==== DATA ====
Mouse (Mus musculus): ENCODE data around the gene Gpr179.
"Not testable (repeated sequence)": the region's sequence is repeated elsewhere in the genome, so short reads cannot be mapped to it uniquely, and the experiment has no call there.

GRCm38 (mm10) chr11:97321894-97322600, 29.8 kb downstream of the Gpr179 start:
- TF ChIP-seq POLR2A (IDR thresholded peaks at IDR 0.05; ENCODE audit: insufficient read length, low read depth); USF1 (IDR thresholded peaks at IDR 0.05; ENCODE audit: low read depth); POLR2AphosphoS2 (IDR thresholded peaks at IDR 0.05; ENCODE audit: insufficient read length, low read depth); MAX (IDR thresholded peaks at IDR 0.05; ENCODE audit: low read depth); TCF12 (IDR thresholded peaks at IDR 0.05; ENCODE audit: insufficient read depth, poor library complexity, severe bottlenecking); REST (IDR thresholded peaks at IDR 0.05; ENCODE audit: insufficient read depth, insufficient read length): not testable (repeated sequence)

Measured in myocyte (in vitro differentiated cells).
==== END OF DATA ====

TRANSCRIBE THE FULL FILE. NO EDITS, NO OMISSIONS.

Mouse (Mus musculus): ENCODE data around the gene Gpr179.
"Not testable (repeated sequence)": the region's sequence is repeated elsewhere in the genome, so short reads cannot be mapped to it uniquely, and the experiment has no call there.

GRCm38 (mm10) chr11:97321894-97322600, 29.8 kb downstream of the Gpr179 start:
- TF ChIP-seq POLR2A (IDR thresholded peaks at IDR 0.05; ENCODE audit: insufficient read length, low read depth); USF1 (IDR thresholded peaks at IDR 0.05; ENCODE audit: low read depth); POLR2AphosphoS2 (IDR thresholded peaks at IDR 0.05; ENCODE audit: insufficient read length, low read depth); MAX (IDR thresholded peaks at IDR 0.05; ENCODE audit: low read depth); TCF12 (IDR thresholded peaks at IDR 0.05; ENCODE audit: insufficient read depth, poor library complexity, severe bottlenecking); REST (IDR thresholded peaks at IDR 0.05; ENCODE audit: insufficient read depth, insufficient read length): not testable (repeated sequence)

Measured in myocyte (in vitro differentiated cells).